MECHANICSVILLE – The Richmond metropolitan area is all too familiar with stories of athletes felled by heat injuries during practices or competition. Despite great strides in understanding many of the risk factors and how to manage them, athletes continue to sicken, even die, from overdoing it in the heat.
Most of the Deadly Practice series so far has focused on conditioning and fitness screening to identify athletes at risk of heat injuries. But so far, the nation has done little to grapple with what may be the single biggest threat to outdoor athletes in the coming decades: climate change.
While the topic may be off-putting to some, the science is clear: the planet is warming and we are the main cause of that warming because of our fossil fuel emissions, destruction of natural ecosystems and other activities.
Climate change will affect many aspects of our lives in the future, but it may have one of its biggest impacts on when and how we choose to enjoy ourselves outdoors. Those who enjoy outdoor sports may have to make significant adjustments to adapt to the hotter temperatures to come.
This past summer, the Union of Concerned Scientists published a report – both as a peer-reviewed study in a research journal as well as an expanded version on its website – on how extreme heat will affect the United States in the coming century. The research team, led by Kristina Dahl and Rachel Licker, looked particularly at the heat index.
What they found, is that extreme heat will affect more and more of the country more frequently than it has in the past.
“We found that if we fail to reduce our carbon emissions, that there will be expansion of dangerous heat across the country,” Dahl said. “Athletes are particularly at risk.”
The trend has already begun.
“The hottest day of the year is typically sometime near the third or the fourth week of July,” said Jeremy Hoffman, climate science specialist at the Science Museum of Virginia. “The days that are very hot have kind of fattened out into earlier and earlier parts of the spring and even into the fall.
“Even though the warmest day might be going on, traditionally, sometime in late July, the likelihood of seeing a very hot day outside of that time has gotten higher.”
John Boyer, meteorologist at the Richmond Times-Dispatch, had another way of looking at how the climate will change.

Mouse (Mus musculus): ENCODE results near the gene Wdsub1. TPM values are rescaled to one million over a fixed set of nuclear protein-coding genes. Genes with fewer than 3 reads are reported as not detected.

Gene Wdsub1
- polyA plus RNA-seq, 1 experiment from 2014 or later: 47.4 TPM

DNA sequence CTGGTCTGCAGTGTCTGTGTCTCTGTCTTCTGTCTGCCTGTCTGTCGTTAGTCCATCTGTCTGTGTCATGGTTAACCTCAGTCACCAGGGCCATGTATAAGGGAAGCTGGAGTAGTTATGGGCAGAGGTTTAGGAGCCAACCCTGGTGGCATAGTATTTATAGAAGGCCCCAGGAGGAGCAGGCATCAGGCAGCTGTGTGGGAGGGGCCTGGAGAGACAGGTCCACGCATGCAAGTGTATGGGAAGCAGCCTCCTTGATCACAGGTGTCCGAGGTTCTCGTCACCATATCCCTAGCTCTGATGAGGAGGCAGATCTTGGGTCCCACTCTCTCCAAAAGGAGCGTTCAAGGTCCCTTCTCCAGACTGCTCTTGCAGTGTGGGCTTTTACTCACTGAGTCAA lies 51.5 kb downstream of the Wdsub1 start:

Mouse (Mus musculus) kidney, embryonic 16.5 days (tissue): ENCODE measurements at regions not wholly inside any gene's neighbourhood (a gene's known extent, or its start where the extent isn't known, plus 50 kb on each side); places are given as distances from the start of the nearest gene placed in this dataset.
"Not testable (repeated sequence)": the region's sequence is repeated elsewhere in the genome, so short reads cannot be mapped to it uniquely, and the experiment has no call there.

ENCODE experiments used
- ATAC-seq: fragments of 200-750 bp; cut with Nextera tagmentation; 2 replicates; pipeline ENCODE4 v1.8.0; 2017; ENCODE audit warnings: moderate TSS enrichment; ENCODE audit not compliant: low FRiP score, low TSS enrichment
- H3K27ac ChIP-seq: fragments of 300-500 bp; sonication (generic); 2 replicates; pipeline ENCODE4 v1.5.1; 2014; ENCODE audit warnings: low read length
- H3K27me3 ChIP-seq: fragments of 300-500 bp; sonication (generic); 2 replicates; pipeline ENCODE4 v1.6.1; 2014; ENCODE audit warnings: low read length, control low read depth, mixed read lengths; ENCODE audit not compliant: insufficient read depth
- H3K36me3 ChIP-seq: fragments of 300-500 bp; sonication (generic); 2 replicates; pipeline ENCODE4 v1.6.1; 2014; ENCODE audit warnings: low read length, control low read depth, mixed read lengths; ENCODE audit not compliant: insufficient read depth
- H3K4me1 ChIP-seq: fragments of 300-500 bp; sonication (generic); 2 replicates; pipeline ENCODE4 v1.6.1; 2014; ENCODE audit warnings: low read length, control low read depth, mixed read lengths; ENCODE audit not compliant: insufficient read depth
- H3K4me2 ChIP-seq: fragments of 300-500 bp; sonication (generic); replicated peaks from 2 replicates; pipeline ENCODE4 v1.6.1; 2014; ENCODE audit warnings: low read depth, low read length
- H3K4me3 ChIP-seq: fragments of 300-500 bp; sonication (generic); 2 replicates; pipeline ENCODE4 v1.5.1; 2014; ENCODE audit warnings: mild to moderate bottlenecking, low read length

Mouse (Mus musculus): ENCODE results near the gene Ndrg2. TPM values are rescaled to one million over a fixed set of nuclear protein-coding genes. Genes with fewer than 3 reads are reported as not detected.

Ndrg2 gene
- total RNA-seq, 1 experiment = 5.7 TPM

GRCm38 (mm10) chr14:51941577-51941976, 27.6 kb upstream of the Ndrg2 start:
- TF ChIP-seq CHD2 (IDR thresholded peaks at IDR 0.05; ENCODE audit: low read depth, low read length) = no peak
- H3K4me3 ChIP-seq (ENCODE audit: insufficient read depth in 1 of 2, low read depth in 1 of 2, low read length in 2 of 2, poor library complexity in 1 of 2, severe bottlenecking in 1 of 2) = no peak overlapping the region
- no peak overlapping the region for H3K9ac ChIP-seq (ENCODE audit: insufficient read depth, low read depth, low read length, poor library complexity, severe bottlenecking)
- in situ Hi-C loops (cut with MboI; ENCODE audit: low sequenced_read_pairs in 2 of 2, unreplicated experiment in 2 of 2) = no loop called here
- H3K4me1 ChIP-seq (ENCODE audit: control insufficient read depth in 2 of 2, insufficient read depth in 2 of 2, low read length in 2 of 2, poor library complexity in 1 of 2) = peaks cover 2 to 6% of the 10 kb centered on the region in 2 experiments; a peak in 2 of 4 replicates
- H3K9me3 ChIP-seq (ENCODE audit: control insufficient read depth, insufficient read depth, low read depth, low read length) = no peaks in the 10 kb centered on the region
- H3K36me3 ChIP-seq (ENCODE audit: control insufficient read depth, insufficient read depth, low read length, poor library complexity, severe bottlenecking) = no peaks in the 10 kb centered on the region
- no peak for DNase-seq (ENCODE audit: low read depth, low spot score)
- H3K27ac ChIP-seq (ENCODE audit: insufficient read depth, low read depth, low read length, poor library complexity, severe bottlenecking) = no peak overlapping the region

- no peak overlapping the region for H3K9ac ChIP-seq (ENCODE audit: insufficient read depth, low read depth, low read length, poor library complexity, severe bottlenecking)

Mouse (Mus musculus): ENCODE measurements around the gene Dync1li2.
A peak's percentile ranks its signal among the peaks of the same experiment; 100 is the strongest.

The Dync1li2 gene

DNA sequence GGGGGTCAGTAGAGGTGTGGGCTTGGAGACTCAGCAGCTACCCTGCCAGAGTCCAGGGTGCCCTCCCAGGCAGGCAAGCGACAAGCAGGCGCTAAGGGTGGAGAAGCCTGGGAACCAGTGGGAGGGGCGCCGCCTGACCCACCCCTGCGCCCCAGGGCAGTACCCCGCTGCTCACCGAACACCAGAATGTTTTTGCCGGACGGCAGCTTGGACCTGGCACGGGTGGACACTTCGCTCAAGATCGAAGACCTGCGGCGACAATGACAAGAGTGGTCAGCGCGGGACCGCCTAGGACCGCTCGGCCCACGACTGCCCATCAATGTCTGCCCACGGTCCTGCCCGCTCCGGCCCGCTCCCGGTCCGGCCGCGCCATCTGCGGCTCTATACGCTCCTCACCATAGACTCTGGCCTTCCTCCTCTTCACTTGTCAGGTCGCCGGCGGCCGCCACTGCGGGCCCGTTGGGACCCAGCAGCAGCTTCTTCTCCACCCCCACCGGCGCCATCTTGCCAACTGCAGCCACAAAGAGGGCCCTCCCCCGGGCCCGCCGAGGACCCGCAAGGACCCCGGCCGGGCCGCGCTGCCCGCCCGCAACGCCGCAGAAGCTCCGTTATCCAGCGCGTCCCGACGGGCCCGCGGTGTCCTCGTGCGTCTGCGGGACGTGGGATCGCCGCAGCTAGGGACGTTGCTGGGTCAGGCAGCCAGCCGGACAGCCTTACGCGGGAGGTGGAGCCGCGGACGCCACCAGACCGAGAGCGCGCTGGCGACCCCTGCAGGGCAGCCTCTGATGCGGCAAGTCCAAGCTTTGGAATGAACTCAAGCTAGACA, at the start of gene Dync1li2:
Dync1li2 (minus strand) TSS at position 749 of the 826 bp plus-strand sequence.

“Another way of thinking about it is Richmond potentially having a summer climate more like eastern Texas,” he said.
What the Union of Concerned Scientists found, is that – assuming nothing is done to reduce carbon emissions – that the number of days in Hanover County with a heat index above 90 degrees will likely increase threefold, from 45 days per year historically to 119 days per year by the end of the century. The number of days with a heat index above 105 degrees will likely increase more than twenty-fold, from two days per year historically to 55 days per year by the end of the century.
By mid-century – just a generation of grandkids away – we will be seeing more than 76 days per year with a heat index above 90 degrees, nearly ten times the historical average of nine days per year above 90.
For those wondering whether that will affect our daily lives, consider the current Virginia High School League heat safety guidelines. They recommend restricting outdoor activities when the heat index reaches 90 degrees. They recommend prohibiting all outdoor activities when the heat index reaches 105.
By the end of the century, that could pretty much prohibit any outdoor practice – or play – for much of the month of August when most fall sports begin practice. It could wreak havoc on the traditional summer season for sports like Little League baseball and softball.
Dahl notes that athletes and the military are particularly at risk of heat injury.
“I think that in athletic cultures, or in a culture like the military, there is a tendency to push ourselves, to push ourselves physically,” she said. “There is a temptation when it is hot to just try to push through it. I think that is hard for teams and for individuals to get over.”
Climate changes are already wreaking havoc with athletics. A heat wave in Europe affected the Women’s World Cup soccer tournament. In the World Athletic Championships in Doha, Qatar, in September, organizers schedule the marathon at night; Still, quite a few got seriously ill because of the heat even during what was supposed to be the “cool” part of the day. The headlines from this past year are a worrisome hint of things to come.
“We’re going to have to be more imaginative with how we structure our practice schedules,” Hoffman said. “And it’s going to have a huge impact on what kinds of activities people are willing to participate in during their recreation and tourism.”
Dave Lawrence can be reached at email@example.com.